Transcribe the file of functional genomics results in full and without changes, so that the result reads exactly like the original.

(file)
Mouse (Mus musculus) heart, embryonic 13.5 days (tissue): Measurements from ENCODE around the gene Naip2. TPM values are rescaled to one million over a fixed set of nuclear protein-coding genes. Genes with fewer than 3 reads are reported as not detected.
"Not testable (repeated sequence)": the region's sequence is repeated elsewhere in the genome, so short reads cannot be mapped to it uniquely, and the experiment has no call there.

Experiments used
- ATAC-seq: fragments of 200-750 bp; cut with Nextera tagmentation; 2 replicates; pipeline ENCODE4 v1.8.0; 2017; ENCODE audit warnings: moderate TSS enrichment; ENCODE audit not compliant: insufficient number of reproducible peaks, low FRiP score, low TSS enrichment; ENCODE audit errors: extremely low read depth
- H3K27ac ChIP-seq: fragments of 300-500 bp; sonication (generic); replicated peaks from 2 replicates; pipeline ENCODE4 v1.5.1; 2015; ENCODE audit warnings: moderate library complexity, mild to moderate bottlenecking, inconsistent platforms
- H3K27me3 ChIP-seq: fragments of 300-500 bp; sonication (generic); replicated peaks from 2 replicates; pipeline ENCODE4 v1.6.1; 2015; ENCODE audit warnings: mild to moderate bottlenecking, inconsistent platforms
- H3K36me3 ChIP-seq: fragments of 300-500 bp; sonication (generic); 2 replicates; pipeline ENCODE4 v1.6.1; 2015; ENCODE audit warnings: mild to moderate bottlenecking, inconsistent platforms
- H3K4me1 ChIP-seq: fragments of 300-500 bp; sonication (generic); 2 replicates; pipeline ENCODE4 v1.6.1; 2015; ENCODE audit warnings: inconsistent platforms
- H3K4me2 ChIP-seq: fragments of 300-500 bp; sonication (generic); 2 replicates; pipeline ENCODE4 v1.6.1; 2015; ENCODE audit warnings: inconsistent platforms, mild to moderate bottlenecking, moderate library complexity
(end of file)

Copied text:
Mouse (Mus musculus) heart, embryonic 13.5 days (tissue): Measurements from ENCODE around the gene Naip2. TPM values are rescaled to one million over a fixed set of nuclear protein-coding genes. Genes with fewer than 3 reads are reported as not detected.
"Not testable (repeated sequence)": the region's sequence is repeated elsewhere in the genome, so short reads cannot be mapped to it uniquely, and the experiment has no call there.

Experiments used
- ATAC-seq: fragments of 200-750 bp; cut with Nextera tagmentation; 2 replicates; pipeline ENCODE4 v1.8.0; 2017; ENCODE audit warnings: moderate TSS enrichment; ENCODE audit not compliant: insufficient number of reproducible peaks, low FRiP score, low TSS enrichment; ENCODE audit errors: extremely low read depth
- H3K27ac ChIP-seq: fragments of 300-500 bp; sonication (generic); replicated peaks from 2 replicates; pipeline ENCODE4 v1.5.1; 2015; ENCODE audit warnings: moderate library complexity, mild to moderate bottlenecking, inconsistent platforms
- H3K27me3 ChIP-seq: fragments of 300-500 bp; sonication (generic); replicated peaks from 2 replicates; pipeline ENCODE4 v1.6.1; 2015; ENCODE audit warnings: mild to moderate bottlenecking, inconsistent platforms
- H3K36me3 ChIP-seq: fragments of 300-500 bp; sonication (generic); 2 replicates; pipeline ENCODE4 v1.6.1; 2015; ENCODE audit warnings: mild to moderate bottlenecking, inconsistent platforms
- H3K4me1 ChIP-seq: fragments of 300-500 bp; sonication (generic); 2 replicates; pipeline ENCODE4 v1.6.1; 2015; ENCODE audit warnings: inconsistent platforms
- H3K4me2 ChIP-seq: fragments of 300-500 bp; sonication (generic); 2 replicates; pipeline ENCODE4 v1.6.1; 2015; ENCODE audit warnings: inconsistent platforms, mild to moderate bottlenecking, moderate library complexity